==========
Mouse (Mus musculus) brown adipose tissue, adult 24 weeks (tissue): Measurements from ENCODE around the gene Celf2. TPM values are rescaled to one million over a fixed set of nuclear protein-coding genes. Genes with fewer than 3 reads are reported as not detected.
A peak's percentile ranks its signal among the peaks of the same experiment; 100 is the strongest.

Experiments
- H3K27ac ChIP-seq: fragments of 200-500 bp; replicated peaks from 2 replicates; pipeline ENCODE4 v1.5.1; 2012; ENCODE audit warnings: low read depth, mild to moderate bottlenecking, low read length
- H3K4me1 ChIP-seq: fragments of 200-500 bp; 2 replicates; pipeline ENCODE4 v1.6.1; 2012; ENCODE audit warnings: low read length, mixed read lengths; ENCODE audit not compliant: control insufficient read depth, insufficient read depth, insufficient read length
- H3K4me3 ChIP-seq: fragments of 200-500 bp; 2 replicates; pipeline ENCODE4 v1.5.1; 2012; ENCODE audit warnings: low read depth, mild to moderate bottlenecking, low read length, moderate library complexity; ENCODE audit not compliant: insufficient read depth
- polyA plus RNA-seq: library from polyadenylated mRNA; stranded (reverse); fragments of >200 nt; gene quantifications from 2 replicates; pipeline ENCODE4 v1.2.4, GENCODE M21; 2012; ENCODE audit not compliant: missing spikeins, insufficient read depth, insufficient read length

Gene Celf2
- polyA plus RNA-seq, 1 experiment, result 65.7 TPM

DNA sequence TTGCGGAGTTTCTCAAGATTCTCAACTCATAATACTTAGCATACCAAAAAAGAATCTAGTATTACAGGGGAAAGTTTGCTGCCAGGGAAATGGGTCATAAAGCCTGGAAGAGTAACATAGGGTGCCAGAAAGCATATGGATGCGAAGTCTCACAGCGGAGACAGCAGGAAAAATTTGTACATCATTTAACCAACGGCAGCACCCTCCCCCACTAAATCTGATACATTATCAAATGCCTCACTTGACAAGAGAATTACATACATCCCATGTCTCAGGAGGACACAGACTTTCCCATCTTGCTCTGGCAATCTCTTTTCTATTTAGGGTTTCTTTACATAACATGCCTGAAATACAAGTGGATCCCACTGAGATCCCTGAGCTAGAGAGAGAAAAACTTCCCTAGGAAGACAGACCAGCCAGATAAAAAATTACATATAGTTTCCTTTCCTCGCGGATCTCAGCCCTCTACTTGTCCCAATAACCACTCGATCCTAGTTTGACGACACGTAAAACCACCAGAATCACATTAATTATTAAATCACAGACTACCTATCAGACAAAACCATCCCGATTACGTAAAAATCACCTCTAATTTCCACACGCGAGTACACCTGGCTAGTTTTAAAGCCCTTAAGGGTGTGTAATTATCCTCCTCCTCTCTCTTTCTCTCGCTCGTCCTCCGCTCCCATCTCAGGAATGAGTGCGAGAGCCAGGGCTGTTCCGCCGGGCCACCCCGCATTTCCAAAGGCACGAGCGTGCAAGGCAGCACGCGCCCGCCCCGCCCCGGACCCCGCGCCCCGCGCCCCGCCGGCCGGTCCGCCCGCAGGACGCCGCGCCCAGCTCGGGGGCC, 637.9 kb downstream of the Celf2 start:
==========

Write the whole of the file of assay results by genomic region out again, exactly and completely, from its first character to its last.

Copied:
Mouse (Mus musculus) brown adipose tissue, adult 24 weeks (tissue): Measurements from ENCODE around the gene Celf2. TPM values are rescaled to one million over a fixed set of nuclear protein-coding genes. Genes with fewer than 3 reads are reported as not detected.
A peak's percentile ranks its signal among the peaks of the same experiment; 100 is the strongest.

Experiments
- H3K27ac ChIP-seq: fragments of 200-500 bp; replicated peaks from 2 replicates; pipeline ENCODE4 v1.5.1; 2012; ENCODE audit warnings: low read depth, mild to moderate bottlenecking, low read length
- H3K4me1 ChIP-seq: fragments of 200-500 bp; 2 replicates; pipeline ENCODE4 v1.6.1; 2012; ENCODE audit warnings: low read length, mixed read lengths; ENCODE audit not compliant: control insufficient read depth, insufficient read depth, insufficient read length
- H3K4me3 ChIP-seq: fragments of 200-500 bp; 2 replicates; pipeline ENCODE4 v1.5.1; 2012; ENCODE audit warnings: low read depth, mild to moderate bottlenecking, low read length, moderate library complexity; ENCODE audit not compliant: insufficient read depth
- polyA plus RNA-seq: library from polyadenylated mRNA; stranded (reverse); fragments of >200 nt; gene quantifications from 2 replicates; pipeline ENCODE4 v1.2.4, GENCODE M21; 2012; ENCODE audit not compliant: missing spikeins, insufficient read depth, insufficient read length

Gene Celf2
- polyA plus RNA-seq, 1 experiment, result 65.7 TPM

DNA sequence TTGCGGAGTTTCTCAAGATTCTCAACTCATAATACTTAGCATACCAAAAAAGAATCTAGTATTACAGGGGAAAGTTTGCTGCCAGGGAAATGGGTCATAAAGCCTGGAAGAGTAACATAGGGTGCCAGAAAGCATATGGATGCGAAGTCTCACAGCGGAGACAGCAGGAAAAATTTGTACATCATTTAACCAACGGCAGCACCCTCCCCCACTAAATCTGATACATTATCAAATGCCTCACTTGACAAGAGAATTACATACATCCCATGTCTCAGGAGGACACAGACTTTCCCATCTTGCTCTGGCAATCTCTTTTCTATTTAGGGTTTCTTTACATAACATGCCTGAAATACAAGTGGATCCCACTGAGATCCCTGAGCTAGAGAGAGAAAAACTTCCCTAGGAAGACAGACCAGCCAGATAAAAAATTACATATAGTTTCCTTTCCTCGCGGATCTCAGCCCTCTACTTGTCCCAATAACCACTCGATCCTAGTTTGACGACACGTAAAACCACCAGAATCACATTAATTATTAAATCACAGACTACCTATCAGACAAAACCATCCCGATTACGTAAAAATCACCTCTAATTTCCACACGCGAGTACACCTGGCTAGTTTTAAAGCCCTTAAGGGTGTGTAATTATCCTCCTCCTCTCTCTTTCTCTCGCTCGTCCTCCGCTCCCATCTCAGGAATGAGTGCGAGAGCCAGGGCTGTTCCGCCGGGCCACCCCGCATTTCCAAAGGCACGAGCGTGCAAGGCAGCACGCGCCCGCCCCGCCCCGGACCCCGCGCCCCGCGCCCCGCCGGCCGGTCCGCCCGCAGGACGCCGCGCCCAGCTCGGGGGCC, 637.9 kb downstream of the Celf2 start: